Well, after a brief hiatus, The Racing Equation is back in time for New Hampshire! While I haven't been blogging about the predictive model that I use each week to forecast winners, I have been running it and keeping track of its success. To say the least, it has not gone well. In part because of the tracks that were on the recent schedule.
Sonoma posed a problem as a road course. It's not that the predictive model didn't have its favorites (Ambrose, Kurt Busch and Montoya), it's that the data for the model is made up of past performance over 5 years and driver performance on road course has been changing in recent years. In particular, "road ringers" (i.e. Boris Said, Ron Fellows) can no longer be counted on for top finishes, yet they have good historical data which inflates their predicted finishes. Likewise, guys like Joey Logano have no real historical success on road courses but seem to be picking up the tricks of the trade more each year.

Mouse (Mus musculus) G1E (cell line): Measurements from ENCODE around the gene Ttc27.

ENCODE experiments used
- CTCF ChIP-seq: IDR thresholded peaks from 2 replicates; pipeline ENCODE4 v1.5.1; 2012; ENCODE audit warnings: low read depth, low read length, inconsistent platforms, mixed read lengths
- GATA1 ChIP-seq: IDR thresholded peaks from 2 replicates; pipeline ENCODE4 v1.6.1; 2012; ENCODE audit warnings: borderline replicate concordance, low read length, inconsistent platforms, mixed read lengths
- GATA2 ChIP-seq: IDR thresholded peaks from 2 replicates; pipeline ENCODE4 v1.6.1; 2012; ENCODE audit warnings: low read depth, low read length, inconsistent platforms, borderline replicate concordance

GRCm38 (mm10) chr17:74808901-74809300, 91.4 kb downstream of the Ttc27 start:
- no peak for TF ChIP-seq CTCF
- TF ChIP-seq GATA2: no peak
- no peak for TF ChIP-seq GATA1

Then was Daytona... not a data modelers friend. Nor is any restrictor plate race for that matter. As if the unpredictability of "the big one" isn't enough, now we have to try to guess how well drivers will perform in couples (AND which couples will exist!). No thanks. The model had Jr and JJ #1 and 2, which I thought was a great sign given that they were to partner up. We all know how that worked out. To its credit, the model did have Ragan at #9 and would have definitely been listed as one of my
Opinions expressed in blogs are those of the individual bloggers and do not necessarily represent the views of racing-reference.info.